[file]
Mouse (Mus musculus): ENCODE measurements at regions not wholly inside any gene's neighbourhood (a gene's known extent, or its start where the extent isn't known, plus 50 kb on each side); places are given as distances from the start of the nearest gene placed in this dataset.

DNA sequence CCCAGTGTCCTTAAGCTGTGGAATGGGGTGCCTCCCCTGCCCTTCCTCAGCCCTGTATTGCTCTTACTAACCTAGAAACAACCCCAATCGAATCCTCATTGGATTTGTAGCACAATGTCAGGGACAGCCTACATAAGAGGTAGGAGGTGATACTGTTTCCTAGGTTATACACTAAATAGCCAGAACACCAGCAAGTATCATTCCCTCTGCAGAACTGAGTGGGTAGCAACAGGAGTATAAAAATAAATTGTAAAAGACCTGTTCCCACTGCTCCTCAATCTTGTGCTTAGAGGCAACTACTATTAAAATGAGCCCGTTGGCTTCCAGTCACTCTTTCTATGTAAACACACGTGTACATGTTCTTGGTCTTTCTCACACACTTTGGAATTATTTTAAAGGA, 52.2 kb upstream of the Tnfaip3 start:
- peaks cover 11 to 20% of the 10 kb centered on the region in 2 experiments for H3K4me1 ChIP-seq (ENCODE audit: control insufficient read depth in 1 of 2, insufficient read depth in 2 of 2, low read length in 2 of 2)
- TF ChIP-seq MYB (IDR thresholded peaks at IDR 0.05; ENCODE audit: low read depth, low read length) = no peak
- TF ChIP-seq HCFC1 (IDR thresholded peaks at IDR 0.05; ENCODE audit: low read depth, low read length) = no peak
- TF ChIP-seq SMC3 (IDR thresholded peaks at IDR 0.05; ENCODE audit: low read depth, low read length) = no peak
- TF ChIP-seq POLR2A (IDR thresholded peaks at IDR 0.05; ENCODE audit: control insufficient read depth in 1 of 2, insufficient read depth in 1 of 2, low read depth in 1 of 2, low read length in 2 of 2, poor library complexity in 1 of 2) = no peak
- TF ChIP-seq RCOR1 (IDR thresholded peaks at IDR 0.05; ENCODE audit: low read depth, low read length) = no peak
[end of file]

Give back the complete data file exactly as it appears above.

Mouse (Mus musculus): ENCODE measurements at regions not wholly inside any gene's neighbourhood (a gene's known extent, or its start where the extent isn't known, plus 50 kb on each side); places are given as distances from the start of the nearest gene placed in this dataset.

DNA sequence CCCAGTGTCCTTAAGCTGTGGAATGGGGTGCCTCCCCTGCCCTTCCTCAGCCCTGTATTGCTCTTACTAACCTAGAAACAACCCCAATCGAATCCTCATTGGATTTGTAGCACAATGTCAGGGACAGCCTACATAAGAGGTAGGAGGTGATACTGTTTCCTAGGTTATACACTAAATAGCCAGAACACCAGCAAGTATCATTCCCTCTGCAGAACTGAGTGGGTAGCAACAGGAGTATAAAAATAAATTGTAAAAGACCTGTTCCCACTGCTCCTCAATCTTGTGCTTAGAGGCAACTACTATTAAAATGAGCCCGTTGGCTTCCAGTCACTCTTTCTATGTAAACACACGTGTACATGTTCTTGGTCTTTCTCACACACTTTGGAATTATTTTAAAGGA, 52.2 kb upstream of the Tnfaip3 start:
- peaks cover 11 to 20% of the 10 kb centered on the region in 2 experiments for H3K4me1 ChIP-seq (ENCODE audit: control insufficient read depth in 1 of 2, insufficient read depth in 2 of 2, low read length in 2 of 2)
- TF ChIP-seq MYB (IDR thresholded peaks at IDR 0.05; ENCODE audit: low read depth, low read length) = no peak
- TF ChIP-seq HCFC1 (IDR thresholded peaks at IDR 0.05; ENCODE audit: low read depth, low read length) = no peak
- TF ChIP-seq SMC3 (IDR thresholded peaks at IDR 0.05; ENCODE audit: low read depth, low read length) = no peak
- TF ChIP-seq POLR2A (IDR thresholded peaks at IDR 0.05; ENCODE audit: control insufficient read depth in 1 of 2, insufficient read depth in 1 of 2, low read depth in 1 of 2, low read length in 2 of 2, poor library complexity in 1 of 2) = no peak
- TF ChIP-seq RCOR1 (IDR thresholded peaks at IDR 0.05; ENCODE audit: low read depth, low read length) = no peak